Pictured in History
From the Winter 2024 Issue
Meet Sandpoint's most famous pair of deer, Babe and Buster
Passersby were amused by a novel occurrence on Sandpoint streets in February 1911, when they encountered a pair of small, white-tailed deer harnessed to a single-seat buggy and driven by their sharp-dressed owner Frank Clements.
Describing it as, “A sight that is unusual on the streets of any city in the west,” the Northern Idaho News reported the deer “were equipped with a neat set of light harness and were quite tractable, willingly obeying their master’s desires as to the route to be taken.”
Clements worked as the “night man” at the city stables, and had purchased the deer four months earlier when they were only a few days or weeks old. Named Babe and Buster, Clements’ unusual pets joined the other members of his menagerie, which included a black bear and cinnamon bear.
Babe and Buster were instantly newsworthy and by late May 1911 Clements was taking them on the road. He had signed a contract to tour Babe and Buster on the Orpheum vaudeville theater circuit, earning $100 per week for the attraction—more than $3,000 in current value.
“It is claimed this is the only team of deer broken to harness outside of the reindeer of the Arctics,” the Review reported. “They not only drive but Clements has taught them to stand upon their hind feet, to count, and do other tricks common to horses and dogs.”
The show must have been a hit, as on Aug. 4, 1911, the papers carried a dispatch from the Seattle Times announcing Clements had been making a splash in the big city and would now drive Babe and Buster overland from Seattle to New York.
“During the last week Clements has been driving his steeds down the business streets of Seattle, attracting considerable attention because of the beauty and perfect mating of the two deer,” the Times wrote, later recounting that the deer had been trained to “lie down at command, feign dead, and do similar tricks.”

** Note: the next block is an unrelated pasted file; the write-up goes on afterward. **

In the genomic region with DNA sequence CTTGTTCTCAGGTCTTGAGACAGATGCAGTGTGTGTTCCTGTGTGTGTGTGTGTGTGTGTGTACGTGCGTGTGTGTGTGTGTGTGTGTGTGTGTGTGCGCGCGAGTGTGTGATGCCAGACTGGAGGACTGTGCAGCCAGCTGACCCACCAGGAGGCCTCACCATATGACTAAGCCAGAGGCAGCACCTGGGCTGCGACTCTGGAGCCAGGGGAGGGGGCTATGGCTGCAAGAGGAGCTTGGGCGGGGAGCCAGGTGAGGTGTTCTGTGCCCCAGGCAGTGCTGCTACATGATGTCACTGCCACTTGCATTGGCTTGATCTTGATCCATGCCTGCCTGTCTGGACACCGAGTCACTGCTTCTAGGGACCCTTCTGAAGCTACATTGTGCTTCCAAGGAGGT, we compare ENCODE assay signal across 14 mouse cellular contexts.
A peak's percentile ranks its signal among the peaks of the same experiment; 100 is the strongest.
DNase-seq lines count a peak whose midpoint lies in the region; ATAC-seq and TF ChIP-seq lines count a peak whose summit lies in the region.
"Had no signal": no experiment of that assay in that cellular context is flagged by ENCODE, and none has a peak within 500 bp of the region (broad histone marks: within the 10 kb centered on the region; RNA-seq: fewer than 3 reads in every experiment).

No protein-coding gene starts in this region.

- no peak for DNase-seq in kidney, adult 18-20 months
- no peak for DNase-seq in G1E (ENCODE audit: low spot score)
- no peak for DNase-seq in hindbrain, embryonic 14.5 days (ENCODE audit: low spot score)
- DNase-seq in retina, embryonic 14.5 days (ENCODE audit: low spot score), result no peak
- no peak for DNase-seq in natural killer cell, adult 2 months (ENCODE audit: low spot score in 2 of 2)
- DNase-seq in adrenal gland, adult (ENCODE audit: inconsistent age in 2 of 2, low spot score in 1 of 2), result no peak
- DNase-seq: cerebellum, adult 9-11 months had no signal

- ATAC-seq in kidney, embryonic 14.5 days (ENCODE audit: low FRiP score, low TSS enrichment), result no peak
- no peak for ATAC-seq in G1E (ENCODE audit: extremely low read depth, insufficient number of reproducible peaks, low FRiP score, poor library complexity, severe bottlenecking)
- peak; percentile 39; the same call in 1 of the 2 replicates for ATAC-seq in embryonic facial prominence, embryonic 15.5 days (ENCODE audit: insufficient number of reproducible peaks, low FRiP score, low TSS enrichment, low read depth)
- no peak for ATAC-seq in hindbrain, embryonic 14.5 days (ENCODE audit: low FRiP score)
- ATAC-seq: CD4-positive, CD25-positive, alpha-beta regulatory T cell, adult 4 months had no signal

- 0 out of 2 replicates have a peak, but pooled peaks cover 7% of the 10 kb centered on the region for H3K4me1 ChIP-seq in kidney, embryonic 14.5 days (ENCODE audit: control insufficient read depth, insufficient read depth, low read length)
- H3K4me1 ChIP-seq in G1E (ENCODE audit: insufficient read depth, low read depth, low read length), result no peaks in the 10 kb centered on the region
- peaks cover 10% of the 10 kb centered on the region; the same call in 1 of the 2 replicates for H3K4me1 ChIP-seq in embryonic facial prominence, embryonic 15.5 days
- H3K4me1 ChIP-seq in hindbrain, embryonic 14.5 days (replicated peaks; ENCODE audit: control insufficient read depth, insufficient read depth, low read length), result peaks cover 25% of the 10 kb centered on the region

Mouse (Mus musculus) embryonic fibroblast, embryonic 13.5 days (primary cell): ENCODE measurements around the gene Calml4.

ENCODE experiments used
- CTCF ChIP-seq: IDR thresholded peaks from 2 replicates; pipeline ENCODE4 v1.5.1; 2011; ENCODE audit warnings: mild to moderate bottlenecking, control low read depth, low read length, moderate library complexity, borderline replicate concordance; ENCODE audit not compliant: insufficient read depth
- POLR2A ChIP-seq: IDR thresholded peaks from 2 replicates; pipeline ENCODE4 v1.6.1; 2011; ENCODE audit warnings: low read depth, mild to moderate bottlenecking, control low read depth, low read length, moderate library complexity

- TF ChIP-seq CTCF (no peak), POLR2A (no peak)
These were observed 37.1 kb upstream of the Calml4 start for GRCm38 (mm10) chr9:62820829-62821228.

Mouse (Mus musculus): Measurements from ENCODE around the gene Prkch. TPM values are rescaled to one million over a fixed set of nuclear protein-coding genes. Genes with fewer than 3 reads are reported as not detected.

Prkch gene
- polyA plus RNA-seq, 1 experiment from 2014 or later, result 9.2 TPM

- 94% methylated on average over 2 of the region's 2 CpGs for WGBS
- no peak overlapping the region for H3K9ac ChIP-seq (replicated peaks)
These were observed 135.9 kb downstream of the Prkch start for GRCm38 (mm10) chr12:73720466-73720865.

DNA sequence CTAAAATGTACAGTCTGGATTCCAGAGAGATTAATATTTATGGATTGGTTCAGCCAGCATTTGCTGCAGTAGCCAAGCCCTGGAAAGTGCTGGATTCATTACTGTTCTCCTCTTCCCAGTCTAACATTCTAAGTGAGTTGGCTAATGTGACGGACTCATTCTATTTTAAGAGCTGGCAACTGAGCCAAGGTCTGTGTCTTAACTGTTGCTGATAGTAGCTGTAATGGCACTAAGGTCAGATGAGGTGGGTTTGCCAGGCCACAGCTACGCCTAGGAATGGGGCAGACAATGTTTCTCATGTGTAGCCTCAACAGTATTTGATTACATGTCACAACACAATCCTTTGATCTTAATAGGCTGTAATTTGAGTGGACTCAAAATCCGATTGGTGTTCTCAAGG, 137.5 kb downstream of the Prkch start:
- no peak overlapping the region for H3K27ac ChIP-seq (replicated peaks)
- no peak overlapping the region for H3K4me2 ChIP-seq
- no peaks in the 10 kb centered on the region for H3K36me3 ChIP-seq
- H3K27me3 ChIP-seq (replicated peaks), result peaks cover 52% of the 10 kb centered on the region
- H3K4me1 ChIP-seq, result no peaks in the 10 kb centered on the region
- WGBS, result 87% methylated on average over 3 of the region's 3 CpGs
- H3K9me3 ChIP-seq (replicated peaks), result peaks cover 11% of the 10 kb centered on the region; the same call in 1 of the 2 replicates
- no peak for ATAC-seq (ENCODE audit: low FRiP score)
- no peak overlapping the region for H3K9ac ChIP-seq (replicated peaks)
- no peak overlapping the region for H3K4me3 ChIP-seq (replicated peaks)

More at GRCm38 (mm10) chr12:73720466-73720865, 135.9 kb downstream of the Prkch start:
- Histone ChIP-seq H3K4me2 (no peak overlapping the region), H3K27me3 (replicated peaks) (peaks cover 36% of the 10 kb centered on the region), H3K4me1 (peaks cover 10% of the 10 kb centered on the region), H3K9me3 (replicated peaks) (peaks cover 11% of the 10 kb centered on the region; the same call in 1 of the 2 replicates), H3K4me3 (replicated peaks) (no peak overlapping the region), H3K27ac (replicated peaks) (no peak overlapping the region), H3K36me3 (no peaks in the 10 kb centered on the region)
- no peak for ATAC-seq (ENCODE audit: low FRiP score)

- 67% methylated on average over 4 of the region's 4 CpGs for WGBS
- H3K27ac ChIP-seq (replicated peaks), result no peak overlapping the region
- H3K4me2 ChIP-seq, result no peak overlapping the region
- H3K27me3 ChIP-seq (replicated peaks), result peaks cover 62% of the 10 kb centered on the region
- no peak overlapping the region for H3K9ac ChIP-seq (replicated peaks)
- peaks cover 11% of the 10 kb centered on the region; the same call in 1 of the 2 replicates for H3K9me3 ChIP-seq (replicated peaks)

There were a few cracks appearing in the entertaining facade, however. The Times reported Clements had used his bears to train Babe and Buster—“frightening the deer so that they would run to him for protection.” Meanwhile, the Pend Oreille Review added that Clements hadn’t actually made the Orpheum circuit, “but piled up a good lot of American dollars by exhibiting the deer on the streets in Spokane and shoving out postal picture cards of them as fast as he and an assistant could take in the money.”
Legal trouble soon followed. Just days after the triumphant announcement of Clements’ transcontinental trek, Spokane photographer M.B. Martin filed a lawsuit alleging he’d been swindled of his promised cut of the proceeds from the postcard sales and asked a judge for compensation. He’d also loaned Clements money to help pay for him to leave town for the coast.
In February 1918 the Pend Oreille Review wrote that Clements had appeared in an Associated Press photo with a team of reindeer in his new hometown of Chicago, where he’d driven the animals through the streets during a recent blizzard to deliver milk to families with babies, “supplying many kiddies who otherwise would have had to go without.”
The story got the Review reminiscing about the days when Clements would hitch up Babe and Buster and “take the Sandpoint kids on many a jolly sleigh ride back of his trained deer.”
After that, the life of Babe, Buster, and their ambitious owner faded away into certain myths—including that they’d been displayed at the World’s Fair in Chicago (they weren’t, as the fair took place in 1893) and an exposition in Seattle in 1909, a year before their birth.
In their time, the trio cut a striking figure in the region and, no matter what, Babe and Buster can be regarded as among the most famous and well-traveled deer in local history.